Tests for Narcolepsy
Tests for narcolepsy can be performed by a qualified sleep specialist. During the appointment your doctor will ask questions about your symptoms, when, and how they developed. The doctor will ask you about sleepiness, possible episodes of cataplexy, your nighttime sleep patterns, and other symptoms like hallucinations, dreams, and sleep paralysis. At the same time, the doctor will rule out other causes of sleepiness and investigate other health conditions that may be causing your symptoms. The doctor may also do a physical exam.
If your symptoms sound like narcolepsy, the next step will be to collect more information about your sleep to confirm the diagnosis. For example,
- Overnight sleep study (polysomnogram). This is a are non-invasive, overnight study, conducted in a hospital or sleep center in which your sleep is monitored. While you sleep, an EEG monitors your brain waves and this information helps doctors understand what is causing your symptoms. Measurements of body movements, eye movements, heart and breathing rates, and oxygen levels are also taken throughout the night.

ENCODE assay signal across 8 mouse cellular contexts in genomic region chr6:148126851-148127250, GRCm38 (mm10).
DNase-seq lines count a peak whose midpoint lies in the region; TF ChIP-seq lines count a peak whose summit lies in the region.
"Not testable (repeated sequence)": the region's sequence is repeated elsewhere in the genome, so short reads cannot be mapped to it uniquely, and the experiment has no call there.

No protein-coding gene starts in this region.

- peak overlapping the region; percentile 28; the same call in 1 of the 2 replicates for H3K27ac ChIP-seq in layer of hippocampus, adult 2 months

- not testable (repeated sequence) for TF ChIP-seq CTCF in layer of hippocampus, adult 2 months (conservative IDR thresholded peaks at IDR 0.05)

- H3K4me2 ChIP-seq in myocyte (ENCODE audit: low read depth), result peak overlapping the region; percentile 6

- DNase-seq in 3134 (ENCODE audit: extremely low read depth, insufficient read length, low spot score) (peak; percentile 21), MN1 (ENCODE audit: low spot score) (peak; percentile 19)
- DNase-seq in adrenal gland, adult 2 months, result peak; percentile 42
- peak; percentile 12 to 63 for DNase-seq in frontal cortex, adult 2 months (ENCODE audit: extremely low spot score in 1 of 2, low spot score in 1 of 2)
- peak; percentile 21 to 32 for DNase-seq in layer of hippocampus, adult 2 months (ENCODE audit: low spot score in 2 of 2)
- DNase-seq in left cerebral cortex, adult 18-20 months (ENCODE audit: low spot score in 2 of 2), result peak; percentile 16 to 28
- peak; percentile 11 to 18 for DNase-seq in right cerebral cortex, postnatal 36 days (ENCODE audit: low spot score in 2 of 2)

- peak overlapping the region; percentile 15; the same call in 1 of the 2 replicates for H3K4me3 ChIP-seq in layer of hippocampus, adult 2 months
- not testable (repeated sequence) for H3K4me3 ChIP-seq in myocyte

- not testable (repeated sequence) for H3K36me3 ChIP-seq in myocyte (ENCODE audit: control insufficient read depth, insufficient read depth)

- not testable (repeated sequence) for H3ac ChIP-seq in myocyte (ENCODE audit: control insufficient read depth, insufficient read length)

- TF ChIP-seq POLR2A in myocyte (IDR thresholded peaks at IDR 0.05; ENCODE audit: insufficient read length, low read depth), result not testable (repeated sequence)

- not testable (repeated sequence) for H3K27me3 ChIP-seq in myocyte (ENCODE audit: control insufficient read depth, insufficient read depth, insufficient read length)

- Multiple Sleep Latency Test (MSLT). This is a daytime test conducted after an overnight sleep study so that your doctor can examine the quality of your nighttime sleep and the degree of sleepiness during the day. In the MSLT, you are asked to nap at five scheduled times at 2-hour intervals beginning a couple of hours after you wake up in the morning. How quickly you fall asleep and the type of sleep you have when you nap will be evaluated. Falling asleep quickly and entering rapid eye movement (REM) sleep during naps is one indication of narcolepsy. In preparation for this test, it’s important to follow your doctor’s instructions, because many factors can interfere with the results. For example, your doctor may recommend not taking certain medications—such as antidepressants, stimulants, or other medications affecting mood